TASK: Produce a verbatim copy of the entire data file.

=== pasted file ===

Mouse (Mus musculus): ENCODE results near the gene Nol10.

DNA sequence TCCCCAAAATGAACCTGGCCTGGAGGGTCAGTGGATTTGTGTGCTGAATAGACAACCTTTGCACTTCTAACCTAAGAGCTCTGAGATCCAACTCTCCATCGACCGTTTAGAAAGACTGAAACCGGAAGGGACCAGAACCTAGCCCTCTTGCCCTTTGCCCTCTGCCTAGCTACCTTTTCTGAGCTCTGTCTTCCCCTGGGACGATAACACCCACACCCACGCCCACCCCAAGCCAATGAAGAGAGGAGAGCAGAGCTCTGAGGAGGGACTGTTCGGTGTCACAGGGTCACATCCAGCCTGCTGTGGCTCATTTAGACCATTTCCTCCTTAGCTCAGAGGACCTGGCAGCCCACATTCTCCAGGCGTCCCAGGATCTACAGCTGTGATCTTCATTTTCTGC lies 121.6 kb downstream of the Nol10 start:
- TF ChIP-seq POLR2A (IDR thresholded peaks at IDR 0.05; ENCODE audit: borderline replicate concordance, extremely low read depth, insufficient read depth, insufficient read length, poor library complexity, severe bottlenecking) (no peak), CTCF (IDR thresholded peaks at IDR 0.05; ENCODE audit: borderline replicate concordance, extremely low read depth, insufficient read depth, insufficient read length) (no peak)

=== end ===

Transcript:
Mouse (Mus musculus): ENCODE results near the gene Nol10.

DNA sequence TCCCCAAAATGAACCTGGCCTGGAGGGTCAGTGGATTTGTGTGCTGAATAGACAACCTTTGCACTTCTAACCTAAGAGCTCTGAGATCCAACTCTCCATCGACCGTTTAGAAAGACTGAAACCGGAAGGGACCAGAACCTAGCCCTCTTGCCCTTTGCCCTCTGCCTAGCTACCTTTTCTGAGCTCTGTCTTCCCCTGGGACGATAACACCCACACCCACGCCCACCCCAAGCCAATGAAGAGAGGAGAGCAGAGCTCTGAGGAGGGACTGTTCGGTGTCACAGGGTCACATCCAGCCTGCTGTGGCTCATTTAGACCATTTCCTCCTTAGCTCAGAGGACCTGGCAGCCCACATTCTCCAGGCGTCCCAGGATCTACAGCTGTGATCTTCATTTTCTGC lies 121.6 kb downstream of the Nol10 start:
- TF ChIP-seq POLR2A (IDR thresholded peaks at IDR 0.05; ENCODE audit: borderline replicate concordance, extremely low read depth, insufficient read depth, insufficient read length, poor library complexity, severe bottlenecking) (no peak), CTCF (IDR thresholded peaks at IDR 0.05; ENCODE audit: borderline replicate concordance, extremely low read depth, insufficient read depth, insufficient read length) (no peak)